Senator BOYCE —Do the colleges as a collective group have any input into the standards for undergraduate medical education?

Prof. Metz —At the Royal Australasian College of Physicians we are cardiologists or respiratory physicians or oncologists—whatever—all under the one hat. In our appointments we teach and train the next generation of specialists coming through and, as Russell implied, the vast majority of our teaching is seven till eight o’clock in the morning and five till six o’clock in the evening because nobody has time in between that. There is such a heavy service load in all of our hospitals. But we also, at the same time, are teaching the undergraduates because it is the same setting, the same hospitals, where universities send their students to be trained as doctors, so we all have a load of students as well as trainees within the college.

Senator BOYCE —What about the curriculum itself, though, that is used for undergraduates? Is there input?

Prof. Metz —That is a very good question. The answer to that is that previously they have been independently designed, but we are now working with the committee of deans. You are going to see them from 2.15 till three o’clock. The chairman, Allan Carmichael, is a fellow of my college. He is dean at the University of Tasmania. We are working now with them to make sure that there is continuity and congruity between the curricula of the undergraduates and the curricula of the specialist training. That has not happened previously but it is happening now.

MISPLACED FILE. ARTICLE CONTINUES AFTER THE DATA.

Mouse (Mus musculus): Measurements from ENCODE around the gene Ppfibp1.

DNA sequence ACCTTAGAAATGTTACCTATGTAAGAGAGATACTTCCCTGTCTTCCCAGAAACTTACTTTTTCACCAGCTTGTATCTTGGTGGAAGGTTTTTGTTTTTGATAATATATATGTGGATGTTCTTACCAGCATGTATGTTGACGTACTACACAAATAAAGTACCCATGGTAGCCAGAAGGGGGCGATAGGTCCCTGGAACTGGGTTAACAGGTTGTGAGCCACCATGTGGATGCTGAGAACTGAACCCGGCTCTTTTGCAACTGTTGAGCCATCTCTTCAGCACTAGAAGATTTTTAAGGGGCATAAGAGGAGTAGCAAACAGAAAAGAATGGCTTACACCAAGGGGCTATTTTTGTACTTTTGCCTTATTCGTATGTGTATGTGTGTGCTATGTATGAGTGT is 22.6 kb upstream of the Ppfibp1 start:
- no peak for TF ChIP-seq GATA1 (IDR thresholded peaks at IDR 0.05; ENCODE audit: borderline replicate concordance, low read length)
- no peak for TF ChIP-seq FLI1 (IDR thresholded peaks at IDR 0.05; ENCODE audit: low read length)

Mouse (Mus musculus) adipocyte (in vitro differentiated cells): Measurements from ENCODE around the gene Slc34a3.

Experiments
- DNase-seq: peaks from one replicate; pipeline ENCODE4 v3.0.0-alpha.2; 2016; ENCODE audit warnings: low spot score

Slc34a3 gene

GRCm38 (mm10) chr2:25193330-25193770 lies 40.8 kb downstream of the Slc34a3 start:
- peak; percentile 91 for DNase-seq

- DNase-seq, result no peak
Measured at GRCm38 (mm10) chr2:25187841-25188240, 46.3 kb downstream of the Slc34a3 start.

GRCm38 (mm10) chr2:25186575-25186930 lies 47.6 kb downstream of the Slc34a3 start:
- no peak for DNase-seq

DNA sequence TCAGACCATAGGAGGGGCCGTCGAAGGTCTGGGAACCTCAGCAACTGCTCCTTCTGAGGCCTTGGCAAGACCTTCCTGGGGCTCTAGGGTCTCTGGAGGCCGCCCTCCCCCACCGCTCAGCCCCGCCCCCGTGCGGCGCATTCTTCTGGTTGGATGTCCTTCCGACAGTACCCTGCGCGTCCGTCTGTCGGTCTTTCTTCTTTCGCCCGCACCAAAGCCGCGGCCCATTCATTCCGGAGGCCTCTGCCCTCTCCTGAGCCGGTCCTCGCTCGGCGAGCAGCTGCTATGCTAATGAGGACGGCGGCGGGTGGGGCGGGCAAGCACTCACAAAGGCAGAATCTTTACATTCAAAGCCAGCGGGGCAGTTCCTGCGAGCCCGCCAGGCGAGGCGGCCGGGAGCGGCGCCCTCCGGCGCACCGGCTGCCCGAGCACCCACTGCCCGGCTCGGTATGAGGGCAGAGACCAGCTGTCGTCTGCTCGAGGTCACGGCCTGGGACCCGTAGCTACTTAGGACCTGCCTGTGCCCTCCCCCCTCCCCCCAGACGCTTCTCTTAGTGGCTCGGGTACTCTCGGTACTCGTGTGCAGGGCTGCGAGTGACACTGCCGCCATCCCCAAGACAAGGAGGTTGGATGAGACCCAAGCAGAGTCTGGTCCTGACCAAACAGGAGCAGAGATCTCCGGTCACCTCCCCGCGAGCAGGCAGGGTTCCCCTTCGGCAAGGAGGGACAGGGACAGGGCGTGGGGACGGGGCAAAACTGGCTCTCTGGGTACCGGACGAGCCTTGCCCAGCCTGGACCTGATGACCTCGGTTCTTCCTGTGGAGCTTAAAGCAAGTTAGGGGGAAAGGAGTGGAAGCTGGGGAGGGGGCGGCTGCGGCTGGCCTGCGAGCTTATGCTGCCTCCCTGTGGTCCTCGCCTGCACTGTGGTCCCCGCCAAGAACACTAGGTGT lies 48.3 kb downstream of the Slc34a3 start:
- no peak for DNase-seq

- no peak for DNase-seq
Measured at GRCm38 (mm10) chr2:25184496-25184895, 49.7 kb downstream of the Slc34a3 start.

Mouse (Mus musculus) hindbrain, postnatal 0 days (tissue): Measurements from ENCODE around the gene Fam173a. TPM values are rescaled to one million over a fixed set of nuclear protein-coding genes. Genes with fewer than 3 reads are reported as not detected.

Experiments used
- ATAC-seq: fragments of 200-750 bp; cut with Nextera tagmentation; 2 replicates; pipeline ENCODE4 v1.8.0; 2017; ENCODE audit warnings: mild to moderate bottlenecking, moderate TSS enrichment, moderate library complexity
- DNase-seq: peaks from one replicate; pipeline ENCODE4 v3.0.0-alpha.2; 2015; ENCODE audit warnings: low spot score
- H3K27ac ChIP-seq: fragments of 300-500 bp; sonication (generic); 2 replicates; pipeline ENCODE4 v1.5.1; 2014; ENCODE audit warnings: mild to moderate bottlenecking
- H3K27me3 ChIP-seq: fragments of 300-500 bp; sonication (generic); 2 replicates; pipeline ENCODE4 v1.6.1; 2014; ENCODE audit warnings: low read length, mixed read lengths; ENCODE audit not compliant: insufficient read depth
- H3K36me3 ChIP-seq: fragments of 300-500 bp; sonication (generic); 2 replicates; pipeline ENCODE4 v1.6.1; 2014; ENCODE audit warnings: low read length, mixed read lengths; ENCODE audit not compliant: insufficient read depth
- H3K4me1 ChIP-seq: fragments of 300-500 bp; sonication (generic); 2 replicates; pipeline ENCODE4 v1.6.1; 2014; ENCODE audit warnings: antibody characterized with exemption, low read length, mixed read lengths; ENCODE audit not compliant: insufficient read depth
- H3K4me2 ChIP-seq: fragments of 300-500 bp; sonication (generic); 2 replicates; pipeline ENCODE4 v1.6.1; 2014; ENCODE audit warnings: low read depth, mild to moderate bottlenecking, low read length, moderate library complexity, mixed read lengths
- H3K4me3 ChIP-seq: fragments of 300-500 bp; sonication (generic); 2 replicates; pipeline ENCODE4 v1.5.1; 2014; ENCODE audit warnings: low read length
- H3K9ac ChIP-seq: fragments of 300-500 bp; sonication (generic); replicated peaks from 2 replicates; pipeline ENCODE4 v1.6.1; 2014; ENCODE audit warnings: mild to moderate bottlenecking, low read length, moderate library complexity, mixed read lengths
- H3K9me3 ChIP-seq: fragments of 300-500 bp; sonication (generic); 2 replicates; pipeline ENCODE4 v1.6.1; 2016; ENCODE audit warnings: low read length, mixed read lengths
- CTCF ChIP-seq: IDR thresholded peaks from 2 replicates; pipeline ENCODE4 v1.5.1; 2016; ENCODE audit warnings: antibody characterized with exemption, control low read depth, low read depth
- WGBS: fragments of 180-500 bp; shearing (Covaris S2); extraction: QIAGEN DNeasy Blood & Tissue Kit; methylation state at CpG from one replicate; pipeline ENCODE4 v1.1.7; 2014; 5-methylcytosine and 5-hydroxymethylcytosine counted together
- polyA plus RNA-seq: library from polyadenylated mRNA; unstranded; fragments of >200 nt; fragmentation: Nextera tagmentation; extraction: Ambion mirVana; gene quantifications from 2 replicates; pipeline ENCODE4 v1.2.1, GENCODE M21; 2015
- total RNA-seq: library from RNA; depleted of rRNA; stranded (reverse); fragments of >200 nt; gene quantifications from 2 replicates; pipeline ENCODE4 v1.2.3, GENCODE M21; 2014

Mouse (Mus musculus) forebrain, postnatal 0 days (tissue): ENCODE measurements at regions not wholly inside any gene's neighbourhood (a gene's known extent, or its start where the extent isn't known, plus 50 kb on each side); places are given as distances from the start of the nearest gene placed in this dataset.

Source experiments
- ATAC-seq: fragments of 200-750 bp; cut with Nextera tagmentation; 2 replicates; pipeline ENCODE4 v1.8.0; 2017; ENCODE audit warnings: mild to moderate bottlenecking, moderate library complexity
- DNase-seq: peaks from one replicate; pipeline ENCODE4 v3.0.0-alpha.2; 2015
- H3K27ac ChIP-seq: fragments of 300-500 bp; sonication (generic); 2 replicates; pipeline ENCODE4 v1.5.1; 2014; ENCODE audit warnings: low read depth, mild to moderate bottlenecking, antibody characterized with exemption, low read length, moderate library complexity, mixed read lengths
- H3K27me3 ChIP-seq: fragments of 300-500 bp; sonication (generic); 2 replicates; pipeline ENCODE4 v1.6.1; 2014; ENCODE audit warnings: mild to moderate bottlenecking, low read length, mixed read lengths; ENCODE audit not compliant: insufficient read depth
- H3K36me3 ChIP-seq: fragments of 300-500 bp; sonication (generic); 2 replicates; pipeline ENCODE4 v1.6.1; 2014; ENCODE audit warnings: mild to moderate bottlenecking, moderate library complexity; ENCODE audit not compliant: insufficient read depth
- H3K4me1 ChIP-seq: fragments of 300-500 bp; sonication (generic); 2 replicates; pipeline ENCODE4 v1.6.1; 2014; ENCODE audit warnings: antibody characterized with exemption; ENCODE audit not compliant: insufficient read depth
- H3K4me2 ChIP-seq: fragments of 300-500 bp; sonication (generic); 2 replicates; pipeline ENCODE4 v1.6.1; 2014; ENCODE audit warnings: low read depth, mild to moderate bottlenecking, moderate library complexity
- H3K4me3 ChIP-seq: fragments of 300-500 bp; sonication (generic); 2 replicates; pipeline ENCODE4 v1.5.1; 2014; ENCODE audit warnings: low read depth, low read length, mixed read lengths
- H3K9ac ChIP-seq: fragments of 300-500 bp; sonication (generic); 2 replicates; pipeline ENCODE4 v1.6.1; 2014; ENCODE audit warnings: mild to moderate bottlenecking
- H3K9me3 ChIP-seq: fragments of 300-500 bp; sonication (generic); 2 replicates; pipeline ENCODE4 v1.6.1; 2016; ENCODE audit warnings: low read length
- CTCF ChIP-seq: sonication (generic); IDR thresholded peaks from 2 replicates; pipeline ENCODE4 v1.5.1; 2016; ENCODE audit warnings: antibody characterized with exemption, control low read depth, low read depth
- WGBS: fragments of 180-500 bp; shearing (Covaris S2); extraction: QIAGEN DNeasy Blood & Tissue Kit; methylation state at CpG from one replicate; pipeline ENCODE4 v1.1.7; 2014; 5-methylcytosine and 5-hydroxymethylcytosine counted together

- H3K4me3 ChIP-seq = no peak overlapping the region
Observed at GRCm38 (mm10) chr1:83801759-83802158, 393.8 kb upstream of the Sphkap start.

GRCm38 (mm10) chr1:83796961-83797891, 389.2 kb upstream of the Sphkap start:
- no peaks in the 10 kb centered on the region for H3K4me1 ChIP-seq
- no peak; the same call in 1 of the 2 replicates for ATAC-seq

Prof. Stitz —To further that, in the two hours at the beginning of the quarterly forum of the CPMC there are various representatives, including the committee, the medical deans and also the Confederation of Postgraduate Medical Education Councils, which look after the education of PGY—postgraduate year—1 and 2, so there is a continuum. For example, my current position at Royal Brisbane is as professor of clinical surgery and head of the surgery discipline for the University of Queensland, so I have a primary responsibility for undergraduate teaching in the medical course.

Senator BOYCE —Thank you.

Senator HUMPHRIES —The Australian college presently sets accreditation arrangements for the education and training course you have just been describing to Senator Boyce. It also prescribes the assessment processes for international medical graduates or doctors seeking to migrate to Australia who want to practise in Australia. Does it deal individually with those doctors who want to come from another country, or does someone else take your standards and apply them to an individual and say, ‘Yes, you can come in,’ or, ‘No, you can’t’?

Dr Wood —The people who are applying are initially assessed by the AMC and then, if it is thought that they are suitable, they are referred to the appropriate college where they are interviewed. I know our college and all colleges have a special committee that interviews IMGs, and then they are assessed as to whether they are comparable, not comparable or need further training, and then that information is given back to the AMC. So they do oversee it but they seek our expert opinion on the details of that person’s abilities.

Senator HUMPHRIES —So an overseas trained doctor would front both a committee of the AMC and a committee of the individual college.

Dr Wood —Yes.

Prof. Stitz —It is fair to say that only orthopaedic surgeons can tell whether another orthopaedic surgeon is up to speed. But the principles are governed by the Australian Medical Council standards and the process itself.